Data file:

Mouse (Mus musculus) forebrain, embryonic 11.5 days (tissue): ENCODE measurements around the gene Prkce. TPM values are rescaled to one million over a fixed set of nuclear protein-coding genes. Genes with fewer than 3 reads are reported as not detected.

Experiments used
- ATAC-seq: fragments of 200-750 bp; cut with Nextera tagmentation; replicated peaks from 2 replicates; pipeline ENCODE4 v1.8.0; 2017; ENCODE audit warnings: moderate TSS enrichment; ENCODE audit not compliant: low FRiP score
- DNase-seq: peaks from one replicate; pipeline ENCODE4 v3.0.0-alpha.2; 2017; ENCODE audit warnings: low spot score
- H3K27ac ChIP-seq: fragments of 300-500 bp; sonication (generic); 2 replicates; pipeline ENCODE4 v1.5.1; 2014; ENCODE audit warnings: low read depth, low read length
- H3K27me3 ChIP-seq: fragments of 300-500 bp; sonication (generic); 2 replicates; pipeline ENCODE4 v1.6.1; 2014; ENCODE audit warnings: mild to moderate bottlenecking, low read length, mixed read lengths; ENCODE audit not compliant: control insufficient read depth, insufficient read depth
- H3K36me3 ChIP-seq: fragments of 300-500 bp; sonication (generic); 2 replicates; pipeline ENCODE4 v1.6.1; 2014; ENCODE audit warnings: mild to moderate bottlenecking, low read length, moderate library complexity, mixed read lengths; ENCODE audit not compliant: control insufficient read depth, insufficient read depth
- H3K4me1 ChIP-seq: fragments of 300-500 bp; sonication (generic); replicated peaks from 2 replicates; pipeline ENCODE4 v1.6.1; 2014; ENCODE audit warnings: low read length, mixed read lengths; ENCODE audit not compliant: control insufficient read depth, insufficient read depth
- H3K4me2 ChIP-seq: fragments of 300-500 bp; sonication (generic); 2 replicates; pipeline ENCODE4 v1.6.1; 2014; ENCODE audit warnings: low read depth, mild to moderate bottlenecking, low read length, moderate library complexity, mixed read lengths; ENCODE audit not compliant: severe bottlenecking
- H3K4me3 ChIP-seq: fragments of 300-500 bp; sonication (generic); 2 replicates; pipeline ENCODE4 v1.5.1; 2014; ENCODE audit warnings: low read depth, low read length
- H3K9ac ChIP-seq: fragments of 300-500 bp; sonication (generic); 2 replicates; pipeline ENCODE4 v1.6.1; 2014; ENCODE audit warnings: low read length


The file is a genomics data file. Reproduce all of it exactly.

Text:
Mouse (Mus musculus) forebrain, embryonic 11.5 days (tissue): ENCODE measurements around the gene Prkce. TPM values are rescaled to one million over a fixed set of nuclear protein-coding genes. Genes with fewer than 3 reads are reported as not detected.

Experiments used
- ATAC-seq: fragments of 200-750 bp; cut with Nextera tagmentation; replicated peaks from 2 replicates; pipeline ENCODE4 v1.8.0; 2017; ENCODE audit warnings: moderate TSS enrichment; ENCODE audit not compliant: low FRiP score
- DNase-seq: peaks from one replicate; pipeline ENCODE4 v3.0.0-alpha.2; 2017; ENCODE audit warnings: low spot score
- H3K27ac ChIP-seq: fragments of 300-500 bp; sonication (generic); 2 replicates; pipeline ENCODE4 v1.5.1; 2014; ENCODE audit warnings: low read depth, low read length
- H3K27me3 ChIP-seq: fragments of 300-500 bp; sonication (generic); 2 replicates; pipeline ENCODE4 v1.6.1; 2014; ENCODE audit warnings: mild to moderate bottlenecking, low read length, mixed read lengths; ENCODE audit not compliant: control insufficient read depth, insufficient read depth
- H3K36me3 ChIP-seq: fragments of 300-500 bp; sonication (generic); 2 replicates; pipeline ENCODE4 v1.6.1; 2014; ENCODE audit warnings: mild to moderate bottlenecking, low read length, moderate library complexity, mixed read lengths; ENCODE audit not compliant: control insufficient read depth, insufficient read depth
- H3K4me1 ChIP-seq: fragments of 300-500 bp; sonication (generic); replicated peaks from 2 replicates; pipeline ENCODE4 v1.6.1; 2014; ENCODE audit warnings: low read length, mixed read lengths; ENCODE audit not compliant: control insufficient read depth, insufficient read depth
- H3K4me2 ChIP-seq: fragments of 300-500 bp; sonication (generic); 2 replicates; pipeline ENCODE4 v1.6.1; 2014; ENCODE audit warnings: low read depth, mild to moderate bottlenecking, low read length, moderate library complexity, mixed read lengths; ENCODE audit not compliant: severe bottlenecking
- H3K4me3 ChIP-seq: fragments of 300-500 bp; sonication (generic); 2 replicates; pipeline ENCODE4 v1.5.1; 2014; ENCODE audit warnings: low read depth, low read length
- H3K9ac ChIP-seq: fragments of 300-500 bp; sonication (generic); 2 replicates; pipeline ENCODE4 v1.6.1; 2014; ENCODE audit warnings: low read length